Can’t Stop, Won’t Stop – Posture and Pain

Pain

The emergence of pain science as a reliable, researched intervention has significantly improved physical therapists’ understanding of symptoms.  Practitioners across the world are now armed with insightful literature, schematics, and even video.  This new found knowledge has changed examination, assessment, and treatment with the promise of reducing symptoms with education and simple movement.

Recently, the idea of posture and pain was the subject of an interesting debate.  In the pain science community it has become vogue to denounce former anecdotal treatment in favor of cognitive behavior training.  As a therapist who routinely uses pain education I will not question the validity of pain science or its impact, but I do question the willingness to discredit other interventions due to semantics.  While posture may not “cause” pain, it certainly can influence pain, and should not be dismissed.  For example, I have a tendency to sit  with my leg tucked underneath me and after a period of time I sense lateral knee pain.  I realize that the nociceptors are transmitting an input to the brain that is in turn posting an output of “Hey, this needs to be addressed.”  When I move my knee I occasionally have a “pop” which I assume is my fibular head, and then my brain stops the threat message and my pain resolves.  Now, you can call the output of pain a result of misalignment, posture, my memory of past experience or just needing to move, but you can not deny the contribution of sitting on my sense of pain.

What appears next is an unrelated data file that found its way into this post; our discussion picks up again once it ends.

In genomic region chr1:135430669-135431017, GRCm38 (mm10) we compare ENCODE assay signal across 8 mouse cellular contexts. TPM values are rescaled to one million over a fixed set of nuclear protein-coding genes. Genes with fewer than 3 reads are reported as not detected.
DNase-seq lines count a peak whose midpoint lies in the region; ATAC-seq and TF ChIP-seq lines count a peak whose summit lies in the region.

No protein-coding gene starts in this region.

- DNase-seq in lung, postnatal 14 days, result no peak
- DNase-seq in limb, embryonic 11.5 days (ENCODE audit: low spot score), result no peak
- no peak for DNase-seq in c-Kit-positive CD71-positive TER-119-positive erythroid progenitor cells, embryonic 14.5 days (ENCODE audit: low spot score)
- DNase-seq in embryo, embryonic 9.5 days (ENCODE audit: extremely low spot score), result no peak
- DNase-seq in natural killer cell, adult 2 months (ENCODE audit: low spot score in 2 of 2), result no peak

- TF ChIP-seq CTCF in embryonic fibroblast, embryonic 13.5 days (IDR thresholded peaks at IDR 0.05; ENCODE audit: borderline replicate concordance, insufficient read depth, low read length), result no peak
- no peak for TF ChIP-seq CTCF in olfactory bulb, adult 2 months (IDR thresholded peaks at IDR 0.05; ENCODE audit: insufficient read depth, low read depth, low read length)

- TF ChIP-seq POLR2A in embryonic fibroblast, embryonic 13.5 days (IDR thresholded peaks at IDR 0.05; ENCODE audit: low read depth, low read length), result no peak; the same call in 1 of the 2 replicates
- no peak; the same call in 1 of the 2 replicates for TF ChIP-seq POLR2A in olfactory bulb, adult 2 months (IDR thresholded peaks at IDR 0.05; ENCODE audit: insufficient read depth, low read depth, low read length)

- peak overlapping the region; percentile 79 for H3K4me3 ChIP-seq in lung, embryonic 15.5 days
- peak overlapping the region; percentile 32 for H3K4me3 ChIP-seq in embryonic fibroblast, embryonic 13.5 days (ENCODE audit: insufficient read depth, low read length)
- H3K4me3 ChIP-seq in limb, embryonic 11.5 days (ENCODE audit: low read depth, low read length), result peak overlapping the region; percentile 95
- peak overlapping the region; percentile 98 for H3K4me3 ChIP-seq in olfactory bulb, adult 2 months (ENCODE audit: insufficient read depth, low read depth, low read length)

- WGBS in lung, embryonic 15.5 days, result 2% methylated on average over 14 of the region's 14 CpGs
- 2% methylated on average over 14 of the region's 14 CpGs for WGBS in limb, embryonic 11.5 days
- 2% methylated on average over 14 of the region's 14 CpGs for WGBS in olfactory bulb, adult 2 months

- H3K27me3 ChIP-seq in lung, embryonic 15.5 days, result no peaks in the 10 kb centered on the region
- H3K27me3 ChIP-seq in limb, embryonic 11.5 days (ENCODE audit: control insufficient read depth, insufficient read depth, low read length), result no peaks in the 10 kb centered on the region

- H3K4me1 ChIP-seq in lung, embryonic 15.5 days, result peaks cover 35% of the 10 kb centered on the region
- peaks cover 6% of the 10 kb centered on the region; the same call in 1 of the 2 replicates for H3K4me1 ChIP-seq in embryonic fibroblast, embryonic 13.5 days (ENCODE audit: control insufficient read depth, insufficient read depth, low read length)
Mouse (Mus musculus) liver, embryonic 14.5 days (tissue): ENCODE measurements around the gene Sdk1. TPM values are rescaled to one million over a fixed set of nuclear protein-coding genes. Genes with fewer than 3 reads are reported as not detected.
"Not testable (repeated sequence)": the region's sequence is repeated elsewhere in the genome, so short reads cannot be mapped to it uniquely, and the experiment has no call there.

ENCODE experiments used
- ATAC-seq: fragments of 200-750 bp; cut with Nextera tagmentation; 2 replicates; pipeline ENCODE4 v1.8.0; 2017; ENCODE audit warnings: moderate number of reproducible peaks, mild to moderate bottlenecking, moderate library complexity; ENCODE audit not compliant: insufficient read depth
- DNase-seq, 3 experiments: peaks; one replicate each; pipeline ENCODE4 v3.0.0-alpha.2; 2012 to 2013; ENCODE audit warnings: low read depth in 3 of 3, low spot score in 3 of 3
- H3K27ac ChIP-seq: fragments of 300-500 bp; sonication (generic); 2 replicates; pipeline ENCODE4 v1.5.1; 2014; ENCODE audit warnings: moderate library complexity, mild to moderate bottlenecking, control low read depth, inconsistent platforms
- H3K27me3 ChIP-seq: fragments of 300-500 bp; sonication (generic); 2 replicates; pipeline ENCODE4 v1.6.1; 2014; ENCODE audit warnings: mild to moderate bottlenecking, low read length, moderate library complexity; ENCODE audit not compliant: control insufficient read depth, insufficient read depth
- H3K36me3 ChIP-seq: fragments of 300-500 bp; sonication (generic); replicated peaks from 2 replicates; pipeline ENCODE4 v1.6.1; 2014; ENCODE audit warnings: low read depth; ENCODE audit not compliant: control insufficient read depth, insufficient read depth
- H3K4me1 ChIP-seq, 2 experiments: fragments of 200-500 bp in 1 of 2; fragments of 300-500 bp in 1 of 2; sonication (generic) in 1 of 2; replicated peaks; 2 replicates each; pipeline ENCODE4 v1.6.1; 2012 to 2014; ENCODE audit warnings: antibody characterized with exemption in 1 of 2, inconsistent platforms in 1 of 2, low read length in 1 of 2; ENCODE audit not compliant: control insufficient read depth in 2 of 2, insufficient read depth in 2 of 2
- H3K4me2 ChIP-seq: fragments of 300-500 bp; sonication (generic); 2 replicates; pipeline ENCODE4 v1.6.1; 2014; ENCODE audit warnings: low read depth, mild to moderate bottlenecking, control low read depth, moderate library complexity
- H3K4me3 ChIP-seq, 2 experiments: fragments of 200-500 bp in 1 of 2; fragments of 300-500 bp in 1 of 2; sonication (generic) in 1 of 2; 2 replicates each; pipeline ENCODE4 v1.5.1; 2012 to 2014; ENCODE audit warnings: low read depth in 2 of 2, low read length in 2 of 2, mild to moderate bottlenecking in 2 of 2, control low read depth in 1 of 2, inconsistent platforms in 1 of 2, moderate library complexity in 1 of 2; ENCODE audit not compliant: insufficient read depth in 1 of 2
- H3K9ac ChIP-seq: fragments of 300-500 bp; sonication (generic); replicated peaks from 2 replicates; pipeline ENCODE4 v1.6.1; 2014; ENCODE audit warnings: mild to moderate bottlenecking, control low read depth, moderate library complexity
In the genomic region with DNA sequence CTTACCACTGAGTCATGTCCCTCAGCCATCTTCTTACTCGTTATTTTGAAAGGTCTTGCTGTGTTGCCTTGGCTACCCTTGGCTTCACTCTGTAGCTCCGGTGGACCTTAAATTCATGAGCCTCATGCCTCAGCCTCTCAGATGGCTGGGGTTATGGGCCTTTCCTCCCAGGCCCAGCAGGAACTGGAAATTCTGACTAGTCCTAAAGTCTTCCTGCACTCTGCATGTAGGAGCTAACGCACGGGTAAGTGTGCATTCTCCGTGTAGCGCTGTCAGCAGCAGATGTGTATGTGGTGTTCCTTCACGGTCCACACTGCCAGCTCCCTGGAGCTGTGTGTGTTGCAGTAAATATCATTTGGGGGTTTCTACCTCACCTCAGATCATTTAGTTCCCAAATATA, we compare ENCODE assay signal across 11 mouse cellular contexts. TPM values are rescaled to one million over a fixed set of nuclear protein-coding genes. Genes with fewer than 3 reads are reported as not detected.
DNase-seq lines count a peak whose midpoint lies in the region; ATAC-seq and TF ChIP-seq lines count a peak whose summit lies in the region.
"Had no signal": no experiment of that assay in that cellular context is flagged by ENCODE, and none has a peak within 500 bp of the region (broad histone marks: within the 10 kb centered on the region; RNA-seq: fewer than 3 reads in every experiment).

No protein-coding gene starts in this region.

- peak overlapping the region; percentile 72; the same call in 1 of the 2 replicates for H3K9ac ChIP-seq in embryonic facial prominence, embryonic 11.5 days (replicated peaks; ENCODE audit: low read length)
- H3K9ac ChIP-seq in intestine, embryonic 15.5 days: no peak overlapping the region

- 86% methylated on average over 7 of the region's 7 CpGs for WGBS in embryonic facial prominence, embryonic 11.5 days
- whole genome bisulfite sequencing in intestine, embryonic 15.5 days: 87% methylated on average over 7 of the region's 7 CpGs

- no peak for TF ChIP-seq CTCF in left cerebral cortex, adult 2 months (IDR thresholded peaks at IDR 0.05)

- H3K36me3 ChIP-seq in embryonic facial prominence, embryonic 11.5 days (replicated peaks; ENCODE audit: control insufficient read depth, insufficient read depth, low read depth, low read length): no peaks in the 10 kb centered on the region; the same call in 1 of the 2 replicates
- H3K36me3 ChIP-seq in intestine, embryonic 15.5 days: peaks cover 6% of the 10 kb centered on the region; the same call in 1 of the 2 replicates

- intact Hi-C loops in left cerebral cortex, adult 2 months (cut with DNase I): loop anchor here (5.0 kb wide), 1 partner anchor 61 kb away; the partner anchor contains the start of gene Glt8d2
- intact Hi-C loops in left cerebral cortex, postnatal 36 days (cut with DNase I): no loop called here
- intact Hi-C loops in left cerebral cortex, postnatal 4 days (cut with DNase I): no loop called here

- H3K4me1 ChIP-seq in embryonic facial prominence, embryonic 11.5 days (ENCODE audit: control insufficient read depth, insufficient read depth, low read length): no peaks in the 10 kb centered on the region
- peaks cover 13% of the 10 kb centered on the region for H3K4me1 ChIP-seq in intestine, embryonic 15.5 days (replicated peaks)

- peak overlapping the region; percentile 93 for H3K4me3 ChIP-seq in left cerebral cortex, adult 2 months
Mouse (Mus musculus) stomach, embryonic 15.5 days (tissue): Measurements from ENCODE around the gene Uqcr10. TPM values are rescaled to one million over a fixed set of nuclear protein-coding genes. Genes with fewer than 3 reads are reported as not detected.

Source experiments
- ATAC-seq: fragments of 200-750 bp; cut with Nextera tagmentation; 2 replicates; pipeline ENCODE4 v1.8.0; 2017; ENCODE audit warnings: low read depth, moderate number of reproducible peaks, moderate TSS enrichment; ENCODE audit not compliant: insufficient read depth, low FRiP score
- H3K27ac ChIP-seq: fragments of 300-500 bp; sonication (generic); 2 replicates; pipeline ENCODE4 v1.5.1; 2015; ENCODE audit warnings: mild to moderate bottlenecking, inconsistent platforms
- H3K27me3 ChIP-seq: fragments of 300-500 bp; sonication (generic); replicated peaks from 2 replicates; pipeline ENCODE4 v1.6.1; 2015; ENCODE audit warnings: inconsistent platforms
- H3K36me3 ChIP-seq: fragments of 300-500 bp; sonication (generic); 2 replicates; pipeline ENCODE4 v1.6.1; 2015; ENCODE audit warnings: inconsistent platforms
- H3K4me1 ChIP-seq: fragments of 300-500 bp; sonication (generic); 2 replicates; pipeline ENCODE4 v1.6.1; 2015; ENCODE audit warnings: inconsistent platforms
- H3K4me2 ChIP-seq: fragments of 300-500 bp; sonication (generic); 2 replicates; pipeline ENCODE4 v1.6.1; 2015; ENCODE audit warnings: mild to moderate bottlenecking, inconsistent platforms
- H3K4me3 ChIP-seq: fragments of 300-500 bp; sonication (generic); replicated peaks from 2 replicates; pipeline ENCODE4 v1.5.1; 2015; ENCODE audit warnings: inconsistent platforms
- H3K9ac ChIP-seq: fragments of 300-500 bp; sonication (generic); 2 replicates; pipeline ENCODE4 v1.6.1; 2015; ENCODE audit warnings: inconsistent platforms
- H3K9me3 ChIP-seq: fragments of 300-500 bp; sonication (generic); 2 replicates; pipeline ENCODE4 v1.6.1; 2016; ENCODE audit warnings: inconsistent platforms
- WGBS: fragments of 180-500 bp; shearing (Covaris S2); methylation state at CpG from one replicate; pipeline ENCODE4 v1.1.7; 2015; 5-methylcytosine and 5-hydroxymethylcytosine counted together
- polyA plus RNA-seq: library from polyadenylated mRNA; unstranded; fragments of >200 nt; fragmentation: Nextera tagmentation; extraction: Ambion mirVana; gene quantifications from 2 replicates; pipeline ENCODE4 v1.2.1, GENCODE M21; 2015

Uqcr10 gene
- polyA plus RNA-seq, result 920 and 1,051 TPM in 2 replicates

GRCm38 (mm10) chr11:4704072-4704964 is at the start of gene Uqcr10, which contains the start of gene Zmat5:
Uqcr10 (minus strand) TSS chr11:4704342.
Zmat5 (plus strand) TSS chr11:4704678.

Now, I am not promoting going backwards and blaming everything on static posture, but another can of worms to open is if there truly is a “static” posture.  During sitting or standing, there are muscles firing to maintain balance, keep the horizon, etc. so “static” posture may be an inaccurate term.  In addition, for clients who are strapped to a desk all day and in the “flow” they may not notice the subtle messages from the brain alerting them to the presence of nociception.  So, I say do not pin everything on posture, but do not dismiss it either.

 

 

 

 

 

 

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